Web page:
Tai-Ping Liu, a prominent researcher in Hyperbolic Conservation Laws, offers his own view of the field in this 430-page long monograph.
This text comes after several other ones that have been available on the market after the seminal *Shock waves and reaction-diffusion equations* by his advisor J. Smoller (Springer, 1983).
Each one has its own merit, and Liu’s one stands out with an original approach, driven by his research interests.
It is not just another book on a well-known domain, but a rather personal account of the topic.
The title itself singles out this text among the existing literature, by focusing on solutions and their qualitative aspects, rather than on the governing structures, conservation laws or PDEs.
This is in tune with T.-P. Liu’s perception of mathematical activity, which is closer to V. I. Arnold’s^{1}Arnold was sometimes provocative.
He claimed that mathematics is a subset of physics; it is the part in which the experiments are cheap.
Of course, Liu doesn’t go that far. than to S. P. Novikov’s^{2}Novikov and his collaborators studied the first-order conservation laws, which they called *systems of hydrodynamic type*, from a geometrical point of view, ignoring the notion of weak solutions..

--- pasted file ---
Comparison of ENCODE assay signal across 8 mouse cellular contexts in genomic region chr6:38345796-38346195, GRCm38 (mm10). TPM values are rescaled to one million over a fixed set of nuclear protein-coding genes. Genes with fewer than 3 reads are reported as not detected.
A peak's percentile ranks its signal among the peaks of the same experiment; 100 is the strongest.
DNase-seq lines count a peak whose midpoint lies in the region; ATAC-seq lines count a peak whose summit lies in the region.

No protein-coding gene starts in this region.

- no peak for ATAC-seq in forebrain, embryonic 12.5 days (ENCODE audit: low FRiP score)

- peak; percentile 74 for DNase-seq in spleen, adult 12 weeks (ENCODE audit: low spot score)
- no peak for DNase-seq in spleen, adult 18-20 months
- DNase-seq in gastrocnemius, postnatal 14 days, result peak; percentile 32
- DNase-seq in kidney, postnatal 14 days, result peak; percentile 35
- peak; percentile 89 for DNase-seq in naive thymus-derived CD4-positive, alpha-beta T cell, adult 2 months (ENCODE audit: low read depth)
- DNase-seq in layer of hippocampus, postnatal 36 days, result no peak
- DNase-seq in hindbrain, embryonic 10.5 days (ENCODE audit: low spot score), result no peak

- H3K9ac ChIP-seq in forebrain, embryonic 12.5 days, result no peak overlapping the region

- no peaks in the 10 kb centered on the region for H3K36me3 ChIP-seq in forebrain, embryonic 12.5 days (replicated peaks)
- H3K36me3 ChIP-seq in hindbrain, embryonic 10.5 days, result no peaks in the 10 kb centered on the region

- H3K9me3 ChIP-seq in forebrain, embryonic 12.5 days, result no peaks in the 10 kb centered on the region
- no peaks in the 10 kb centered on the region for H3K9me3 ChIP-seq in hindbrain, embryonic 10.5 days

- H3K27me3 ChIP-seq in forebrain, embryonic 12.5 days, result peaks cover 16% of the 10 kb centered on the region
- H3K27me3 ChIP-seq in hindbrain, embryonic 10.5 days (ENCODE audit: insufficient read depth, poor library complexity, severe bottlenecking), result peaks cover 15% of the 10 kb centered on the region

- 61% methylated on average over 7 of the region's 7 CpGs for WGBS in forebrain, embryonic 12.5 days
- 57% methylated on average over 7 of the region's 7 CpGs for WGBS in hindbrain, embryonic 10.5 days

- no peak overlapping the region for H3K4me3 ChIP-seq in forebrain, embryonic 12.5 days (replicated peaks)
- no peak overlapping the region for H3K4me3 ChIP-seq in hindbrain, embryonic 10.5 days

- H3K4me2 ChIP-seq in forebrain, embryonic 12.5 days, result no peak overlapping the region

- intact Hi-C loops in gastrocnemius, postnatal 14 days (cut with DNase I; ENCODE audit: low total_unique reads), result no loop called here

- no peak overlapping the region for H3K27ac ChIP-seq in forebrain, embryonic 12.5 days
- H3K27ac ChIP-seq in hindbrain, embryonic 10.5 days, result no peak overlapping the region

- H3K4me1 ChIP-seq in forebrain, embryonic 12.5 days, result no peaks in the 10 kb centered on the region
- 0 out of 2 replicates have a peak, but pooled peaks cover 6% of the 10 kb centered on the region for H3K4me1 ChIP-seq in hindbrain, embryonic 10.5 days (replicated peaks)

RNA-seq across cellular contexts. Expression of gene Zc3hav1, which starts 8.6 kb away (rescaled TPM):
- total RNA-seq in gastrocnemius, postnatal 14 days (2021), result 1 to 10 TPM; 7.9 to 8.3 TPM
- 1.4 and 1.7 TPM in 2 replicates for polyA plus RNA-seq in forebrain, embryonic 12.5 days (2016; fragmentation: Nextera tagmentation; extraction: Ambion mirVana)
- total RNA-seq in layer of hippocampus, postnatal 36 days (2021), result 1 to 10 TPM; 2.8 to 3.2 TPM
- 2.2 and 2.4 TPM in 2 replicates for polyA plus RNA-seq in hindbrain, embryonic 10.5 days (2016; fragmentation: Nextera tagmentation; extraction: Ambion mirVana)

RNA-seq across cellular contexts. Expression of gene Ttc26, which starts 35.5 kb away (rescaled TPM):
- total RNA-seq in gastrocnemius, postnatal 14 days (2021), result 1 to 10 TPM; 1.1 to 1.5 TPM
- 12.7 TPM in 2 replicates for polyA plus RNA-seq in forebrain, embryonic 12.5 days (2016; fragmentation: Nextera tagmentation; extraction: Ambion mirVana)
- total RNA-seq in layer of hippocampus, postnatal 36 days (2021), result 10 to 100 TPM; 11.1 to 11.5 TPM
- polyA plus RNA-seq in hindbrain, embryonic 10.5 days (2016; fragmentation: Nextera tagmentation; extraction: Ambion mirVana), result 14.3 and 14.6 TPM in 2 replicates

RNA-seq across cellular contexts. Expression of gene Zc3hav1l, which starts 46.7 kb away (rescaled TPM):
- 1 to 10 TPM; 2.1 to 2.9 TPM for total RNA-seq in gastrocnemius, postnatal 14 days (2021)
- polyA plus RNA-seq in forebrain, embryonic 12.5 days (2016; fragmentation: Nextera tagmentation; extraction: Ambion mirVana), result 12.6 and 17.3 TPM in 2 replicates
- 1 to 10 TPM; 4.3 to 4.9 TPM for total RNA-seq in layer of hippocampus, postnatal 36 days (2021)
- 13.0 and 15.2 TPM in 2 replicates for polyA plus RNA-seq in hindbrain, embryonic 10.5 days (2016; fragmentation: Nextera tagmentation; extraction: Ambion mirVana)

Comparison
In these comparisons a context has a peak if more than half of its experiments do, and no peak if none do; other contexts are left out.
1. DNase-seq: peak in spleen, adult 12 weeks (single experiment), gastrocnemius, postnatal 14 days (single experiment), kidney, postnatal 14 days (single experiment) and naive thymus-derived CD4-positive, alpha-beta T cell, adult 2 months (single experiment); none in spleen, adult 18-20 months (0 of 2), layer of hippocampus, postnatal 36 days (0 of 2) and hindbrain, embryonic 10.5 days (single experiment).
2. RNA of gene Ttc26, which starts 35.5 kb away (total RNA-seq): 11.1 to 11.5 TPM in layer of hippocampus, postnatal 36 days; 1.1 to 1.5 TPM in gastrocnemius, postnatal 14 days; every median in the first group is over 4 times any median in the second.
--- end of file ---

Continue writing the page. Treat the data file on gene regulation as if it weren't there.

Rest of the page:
Liu has been working for about fifty years about various topics, such as general Riemann problem, Glimm scheme, well-posedness of the Cauchy problem, time asymptotics, stability of nonlinear viscous waves, Boltzman shocks, relaxation and so on. The present book of course covers some of this material, but does not pretend to be exhaustive.

At first glance, the table of contents looks classical, with Chapters 3–5 covering scalar conservation laws and 6–9 devoted to systems, all this in one space dimension.
Chapters 10–14 address important questions that could have deserved entire books of their own – let us think of multi-dimensional gas flow, which was the object of the famous Courant–Friedrichs *Supersonic flows and shock waves*.
These latter chapters are useful introductions which can serve as starting points for further studies, though not being tailored to support some graduate course.

The originality of the approach is evident from the very beginning, in Chapter 3 devoted to scalar convex conservation laws.
Instead of following a traditional strategy, where the equation is perturbed one way or another, Liu constructs exact solutions of the Cauchy problem when the initial data are step functions with finitely many jumps.
This step involves repeatedly the analysis of wave interactions, one of Liu’s trademarks.
The corresponding global-in-time solutions remain piecewise smooth.
A density argument allows him to extend the well-posedness to rather general data.
The strategy has some practical rewards; in order to check quantitative properties such as $L_{1}$-contraction or entropy dissipation – including that of a *generalized entropy functional*, – it is enough to verify them at the level of piecewise smooth solutions, hence to focus on shock waves and carry out some simple calculations.
Somehow, everything must follow from the Rankine–Hugoniot condition and the associated entropy inequalities.